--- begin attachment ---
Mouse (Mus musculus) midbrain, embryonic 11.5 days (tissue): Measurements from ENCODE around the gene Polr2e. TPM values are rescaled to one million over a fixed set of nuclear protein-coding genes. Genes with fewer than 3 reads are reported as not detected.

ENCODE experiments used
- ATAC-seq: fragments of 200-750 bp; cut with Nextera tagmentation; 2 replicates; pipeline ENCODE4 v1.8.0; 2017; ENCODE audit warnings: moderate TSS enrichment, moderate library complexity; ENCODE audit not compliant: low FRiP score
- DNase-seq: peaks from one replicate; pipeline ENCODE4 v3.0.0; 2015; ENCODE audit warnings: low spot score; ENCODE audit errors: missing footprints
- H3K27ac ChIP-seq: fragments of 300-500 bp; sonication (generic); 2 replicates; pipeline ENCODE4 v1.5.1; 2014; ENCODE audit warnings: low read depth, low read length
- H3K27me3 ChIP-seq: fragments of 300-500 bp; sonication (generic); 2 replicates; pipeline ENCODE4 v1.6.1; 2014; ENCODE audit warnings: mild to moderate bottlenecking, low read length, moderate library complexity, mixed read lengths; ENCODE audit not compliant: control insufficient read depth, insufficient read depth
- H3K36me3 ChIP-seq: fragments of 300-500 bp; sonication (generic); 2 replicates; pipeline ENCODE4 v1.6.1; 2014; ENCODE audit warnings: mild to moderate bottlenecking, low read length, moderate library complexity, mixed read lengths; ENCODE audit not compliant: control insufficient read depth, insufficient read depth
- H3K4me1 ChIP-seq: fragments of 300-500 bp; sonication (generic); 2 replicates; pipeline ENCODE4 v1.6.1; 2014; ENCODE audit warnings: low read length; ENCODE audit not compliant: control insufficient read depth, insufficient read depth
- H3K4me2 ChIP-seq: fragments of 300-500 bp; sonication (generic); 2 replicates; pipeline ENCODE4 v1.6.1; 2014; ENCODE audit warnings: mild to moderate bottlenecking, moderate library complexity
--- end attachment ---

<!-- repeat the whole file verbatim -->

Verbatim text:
Mouse (Mus musculus) midbrain, embryonic 11.5 days (tissue): Measurements from ENCODE around the gene Polr2e. TPM values are rescaled to one million over a fixed set of nuclear protein-coding genes. Genes with fewer than 3 reads are reported as not detected.

ENCODE experiments used
- ATAC-seq: fragments of 200-750 bp; cut with Nextera tagmentation; 2 replicates; pipeline ENCODE4 v1.8.0; 2017; ENCODE audit warnings: moderate TSS enrichment, moderate library complexity; ENCODE audit not compliant: low FRiP score
- DNase-seq: peaks from one replicate; pipeline ENCODE4 v3.0.0; 2015; ENCODE audit warnings: low spot score; ENCODE audit errors: missing footprints
- H3K27ac ChIP-seq: fragments of 300-500 bp; sonication (generic); 2 replicates; pipeline ENCODE4 v1.5.1; 2014; ENCODE audit warnings: low read depth, low read length
- H3K27me3 ChIP-seq: fragments of 300-500 bp; sonication (generic); 2 replicates; pipeline ENCODE4 v1.6.1; 2014; ENCODE audit warnings: mild to moderate bottlenecking, low read length, moderate library complexity, mixed read lengths; ENCODE audit not compliant: control insufficient read depth, insufficient read depth
- H3K36me3 ChIP-seq: fragments of 300-500 bp; sonication (generic); 2 replicates; pipeline ENCODE4 v1.6.1; 2014; ENCODE audit warnings: mild to moderate bottlenecking, low read length, moderate library complexity, mixed read lengths; ENCODE audit not compliant: control insufficient read depth, insufficient read depth
- H3K4me1 ChIP-seq: fragments of 300-500 bp; sonication (generic); 2 replicates; pipeline ENCODE4 v1.6.1; 2014; ENCODE audit warnings: low read length; ENCODE audit not compliant: control insufficient read depth, insufficient read depth
- H3K4me2 ChIP-seq: fragments of 300-500 bp; sonication (generic); 2 replicates; pipeline ENCODE4 v1.6.1; 2014; ENCODE audit warnings: mild to moderate bottlenecking, moderate library complexity